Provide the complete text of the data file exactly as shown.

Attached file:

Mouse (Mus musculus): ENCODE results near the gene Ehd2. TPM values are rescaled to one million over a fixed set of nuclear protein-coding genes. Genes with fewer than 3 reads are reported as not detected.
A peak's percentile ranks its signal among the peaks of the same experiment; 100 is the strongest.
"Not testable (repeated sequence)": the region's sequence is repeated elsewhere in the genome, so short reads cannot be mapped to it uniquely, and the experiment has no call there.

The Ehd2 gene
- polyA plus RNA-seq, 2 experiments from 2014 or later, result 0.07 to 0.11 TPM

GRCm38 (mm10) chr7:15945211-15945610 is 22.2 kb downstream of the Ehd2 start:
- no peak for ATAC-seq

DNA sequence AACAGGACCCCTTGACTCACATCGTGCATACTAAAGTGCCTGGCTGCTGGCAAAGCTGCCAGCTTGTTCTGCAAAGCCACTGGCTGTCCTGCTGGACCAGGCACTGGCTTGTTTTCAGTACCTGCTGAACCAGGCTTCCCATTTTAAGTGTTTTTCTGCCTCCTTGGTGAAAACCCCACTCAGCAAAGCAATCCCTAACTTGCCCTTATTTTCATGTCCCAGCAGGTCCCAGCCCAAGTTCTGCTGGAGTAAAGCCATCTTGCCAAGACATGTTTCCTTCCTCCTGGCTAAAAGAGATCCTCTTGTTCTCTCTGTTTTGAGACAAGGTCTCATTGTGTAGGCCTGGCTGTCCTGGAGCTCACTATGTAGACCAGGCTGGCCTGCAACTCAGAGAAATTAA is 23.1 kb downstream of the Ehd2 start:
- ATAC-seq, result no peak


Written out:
Mouse (Mus musculus): ENCODE results near the gene Ehd2. TPM values are rescaled to one million over a fixed set of nuclear protein-coding genes. Genes with fewer than 3 reads are reported as not detected.
A peak's percentile ranks its signal among the peaks of the same experiment; 100 is the strongest.
"Not testable (repeated sequence)": the region's sequence is repeated elsewhere in the genome, so short reads cannot be mapped to it uniquely, and the experiment has no call there.

The Ehd2 gene
- polyA plus RNA-seq, 2 experiments from 2014 or later, result 0.07 to 0.11 TPM

GRCm38 (mm10) chr7:15945211-15945610 is 22.2 kb downstream of the Ehd2 start:
- no peak for ATAC-seq

DNA sequence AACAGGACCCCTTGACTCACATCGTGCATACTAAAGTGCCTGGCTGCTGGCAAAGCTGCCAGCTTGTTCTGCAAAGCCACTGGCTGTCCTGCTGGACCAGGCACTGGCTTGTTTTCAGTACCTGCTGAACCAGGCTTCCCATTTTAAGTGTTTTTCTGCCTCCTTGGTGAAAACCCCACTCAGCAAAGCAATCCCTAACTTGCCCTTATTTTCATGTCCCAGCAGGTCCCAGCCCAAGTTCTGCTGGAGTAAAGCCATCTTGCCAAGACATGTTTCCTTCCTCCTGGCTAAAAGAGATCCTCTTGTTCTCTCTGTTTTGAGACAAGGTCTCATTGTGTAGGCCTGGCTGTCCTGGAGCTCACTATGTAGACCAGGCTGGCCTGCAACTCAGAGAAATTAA is 23.1 kb downstream of the Ehd2 start:
- ATAC-seq, result no peak